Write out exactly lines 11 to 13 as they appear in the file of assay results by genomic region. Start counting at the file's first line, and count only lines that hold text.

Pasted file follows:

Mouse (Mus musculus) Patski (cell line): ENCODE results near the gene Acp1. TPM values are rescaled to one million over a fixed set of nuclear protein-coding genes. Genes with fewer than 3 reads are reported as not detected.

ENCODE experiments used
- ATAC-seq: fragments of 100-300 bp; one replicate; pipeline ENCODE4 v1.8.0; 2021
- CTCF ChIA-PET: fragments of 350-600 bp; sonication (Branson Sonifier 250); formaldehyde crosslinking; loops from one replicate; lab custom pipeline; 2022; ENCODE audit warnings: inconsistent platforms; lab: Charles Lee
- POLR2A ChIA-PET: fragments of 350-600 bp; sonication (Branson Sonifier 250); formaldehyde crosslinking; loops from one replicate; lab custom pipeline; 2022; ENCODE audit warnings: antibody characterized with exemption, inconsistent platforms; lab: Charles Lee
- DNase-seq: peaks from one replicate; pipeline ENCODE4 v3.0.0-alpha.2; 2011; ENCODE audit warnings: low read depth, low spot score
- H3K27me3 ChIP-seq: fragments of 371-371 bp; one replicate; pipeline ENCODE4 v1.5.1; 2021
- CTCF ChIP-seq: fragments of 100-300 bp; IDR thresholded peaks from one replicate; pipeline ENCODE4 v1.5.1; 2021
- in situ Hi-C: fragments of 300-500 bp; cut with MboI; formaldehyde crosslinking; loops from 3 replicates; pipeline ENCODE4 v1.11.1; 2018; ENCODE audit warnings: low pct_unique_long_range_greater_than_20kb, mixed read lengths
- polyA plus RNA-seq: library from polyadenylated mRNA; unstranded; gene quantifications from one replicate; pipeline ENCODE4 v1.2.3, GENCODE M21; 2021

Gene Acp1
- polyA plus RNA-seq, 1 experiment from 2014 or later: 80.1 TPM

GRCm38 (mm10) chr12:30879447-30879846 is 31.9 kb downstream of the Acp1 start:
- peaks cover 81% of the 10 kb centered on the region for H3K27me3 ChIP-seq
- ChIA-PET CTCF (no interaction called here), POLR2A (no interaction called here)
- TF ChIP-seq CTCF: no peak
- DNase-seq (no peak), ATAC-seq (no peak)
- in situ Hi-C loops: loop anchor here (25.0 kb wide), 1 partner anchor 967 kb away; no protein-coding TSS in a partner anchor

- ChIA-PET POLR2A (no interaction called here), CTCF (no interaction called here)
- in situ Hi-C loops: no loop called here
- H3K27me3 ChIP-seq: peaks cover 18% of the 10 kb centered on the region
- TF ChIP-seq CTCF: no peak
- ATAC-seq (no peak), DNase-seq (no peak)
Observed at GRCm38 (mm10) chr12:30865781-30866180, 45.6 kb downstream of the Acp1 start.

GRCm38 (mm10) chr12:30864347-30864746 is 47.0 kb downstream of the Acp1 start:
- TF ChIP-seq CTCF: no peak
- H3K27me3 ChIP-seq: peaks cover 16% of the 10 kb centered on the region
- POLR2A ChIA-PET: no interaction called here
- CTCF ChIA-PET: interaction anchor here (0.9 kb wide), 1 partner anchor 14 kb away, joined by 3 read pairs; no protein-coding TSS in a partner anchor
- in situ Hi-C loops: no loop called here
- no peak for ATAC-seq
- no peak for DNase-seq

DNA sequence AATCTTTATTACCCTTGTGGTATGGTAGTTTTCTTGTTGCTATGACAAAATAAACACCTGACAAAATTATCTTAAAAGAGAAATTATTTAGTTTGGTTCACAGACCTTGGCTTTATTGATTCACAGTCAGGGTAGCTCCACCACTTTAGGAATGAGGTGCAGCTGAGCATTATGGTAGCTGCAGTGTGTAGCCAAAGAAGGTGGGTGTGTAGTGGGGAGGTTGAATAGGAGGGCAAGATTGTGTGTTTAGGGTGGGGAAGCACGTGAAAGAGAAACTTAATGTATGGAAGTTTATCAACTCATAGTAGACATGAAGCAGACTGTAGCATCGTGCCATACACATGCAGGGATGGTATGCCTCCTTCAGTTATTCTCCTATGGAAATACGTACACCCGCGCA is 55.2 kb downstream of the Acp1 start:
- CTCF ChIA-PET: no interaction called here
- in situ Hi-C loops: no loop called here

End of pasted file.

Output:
Gene Acp1
- polyA plus RNA-seq, 1 experiment from 2014 or later: 80.1 TPM

GRCm38 (mm10) chr12:30879447-30879846 is 31.9 kb downstream of the Acp1 start: